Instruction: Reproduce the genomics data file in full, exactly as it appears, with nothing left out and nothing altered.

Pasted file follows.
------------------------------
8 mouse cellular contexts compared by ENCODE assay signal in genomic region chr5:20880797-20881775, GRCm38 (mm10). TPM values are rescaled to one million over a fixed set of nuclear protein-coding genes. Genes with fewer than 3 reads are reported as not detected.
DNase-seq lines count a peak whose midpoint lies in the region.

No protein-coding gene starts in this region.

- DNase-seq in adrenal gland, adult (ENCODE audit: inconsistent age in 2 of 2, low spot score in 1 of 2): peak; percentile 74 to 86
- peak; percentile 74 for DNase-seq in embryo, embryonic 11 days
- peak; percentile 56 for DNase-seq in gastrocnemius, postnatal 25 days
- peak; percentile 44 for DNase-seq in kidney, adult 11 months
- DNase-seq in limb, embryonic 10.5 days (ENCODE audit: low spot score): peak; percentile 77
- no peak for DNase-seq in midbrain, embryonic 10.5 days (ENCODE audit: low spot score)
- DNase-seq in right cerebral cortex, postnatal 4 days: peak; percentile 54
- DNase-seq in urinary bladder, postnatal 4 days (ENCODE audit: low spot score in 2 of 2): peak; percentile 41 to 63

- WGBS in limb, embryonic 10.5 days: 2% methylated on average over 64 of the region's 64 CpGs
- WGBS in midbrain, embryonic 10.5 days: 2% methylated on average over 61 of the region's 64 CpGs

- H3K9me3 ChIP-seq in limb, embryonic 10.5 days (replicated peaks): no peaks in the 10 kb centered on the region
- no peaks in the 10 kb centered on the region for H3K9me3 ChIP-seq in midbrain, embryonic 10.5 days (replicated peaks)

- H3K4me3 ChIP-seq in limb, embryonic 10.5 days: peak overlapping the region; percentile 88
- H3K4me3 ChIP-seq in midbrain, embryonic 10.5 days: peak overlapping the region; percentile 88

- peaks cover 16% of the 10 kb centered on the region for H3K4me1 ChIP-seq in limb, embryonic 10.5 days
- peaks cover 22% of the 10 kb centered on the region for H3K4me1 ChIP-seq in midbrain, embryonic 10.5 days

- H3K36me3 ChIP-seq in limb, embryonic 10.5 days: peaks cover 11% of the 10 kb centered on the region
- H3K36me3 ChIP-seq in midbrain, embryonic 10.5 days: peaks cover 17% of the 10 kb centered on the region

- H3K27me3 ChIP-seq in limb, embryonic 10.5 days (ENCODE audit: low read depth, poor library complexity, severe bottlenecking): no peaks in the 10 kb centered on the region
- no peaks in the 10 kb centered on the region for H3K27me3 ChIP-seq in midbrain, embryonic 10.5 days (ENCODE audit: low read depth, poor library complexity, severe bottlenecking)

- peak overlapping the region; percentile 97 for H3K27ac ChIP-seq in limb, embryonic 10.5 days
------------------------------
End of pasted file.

8 mouse cellular contexts compared by ENCODE assay signal in genomic region chr5:20880797-20881775, GRCm38 (mm10). TPM values are rescaled to one million over a fixed set of nuclear protein-coding genes. Genes with fewer than 3 reads are reported as not detected.
DNase-seq lines count a peak whose midpoint lies in the region.

No protein-coding gene starts in this region.

- DNase-seq in adrenal gland, adult (ENCODE audit: inconsistent age in 2 of 2, low spot score in 1 of 2): peak; percentile 74 to 86
- peak; percentile 74 for DNase-seq in embryo, embryonic 11 days
- peak; percentile 56 for DNase-seq in gastrocnemius, postnatal 25 days
- peak; percentile 44 for DNase-seq in kidney, adult 11 months
- DNase-seq in limb, embryonic 10.5 days (ENCODE audit: low spot score): peak; percentile 77
- no peak for DNase-seq in midbrain, embryonic 10.5 days (ENCODE audit: low spot score)
- DNase-seq in right cerebral cortex, postnatal 4 days: peak; percentile 54
- DNase-seq in urinary bladder, postnatal 4 days (ENCODE audit: low spot score in 2 of 2): peak; percentile 41 to 63

- WGBS in limb, embryonic 10.5 days: 2% methylated on average over 64 of the region's 64 CpGs
- WGBS in midbrain, embryonic 10.5 days: 2% methylated on average over 61 of the region's 64 CpGs

- H3K9me3 ChIP-seq in limb, embryonic 10.5 days (replicated peaks): no peaks in the 10 kb centered on the region
- no peaks in the 10 kb centered on the region for H3K9me3 ChIP-seq in midbrain, embryonic 10.5 days (replicated peaks)

- H3K4me3 ChIP-seq in limb, embryonic 10.5 days: peak overlapping the region; percentile 88
- H3K4me3 ChIP-seq in midbrain, embryonic 10.5 days: peak overlapping the region; percentile 88

- peaks cover 16% of the 10 kb centered on the region for H3K4me1 ChIP-seq in limb, embryonic 10.5 days
- peaks cover 22% of the 10 kb centered on the region for H3K4me1 ChIP-seq in midbrain, embryonic 10.5 days

- H3K36me3 ChIP-seq in limb, embryonic 10.5 days: peaks cover 11% of the 10 kb centered on the region
- H3K36me3 ChIP-seq in midbrain, embryonic 10.5 days: peaks cover 17% of the 10 kb centered on the region

- H3K27me3 ChIP-seq in limb, embryonic 10.5 days (ENCODE audit: low read depth, poor library complexity, severe bottlenecking): no peaks in the 10 kb centered on the region
- no peaks in the 10 kb centered on the region for H3K27me3 ChIP-seq in midbrain, embryonic 10.5 days (ENCODE audit: low read depth, poor library complexity, severe bottlenecking)

- peak overlapping the region; percentile 97 for H3K27ac ChIP-seq in limb, embryonic 10.5 days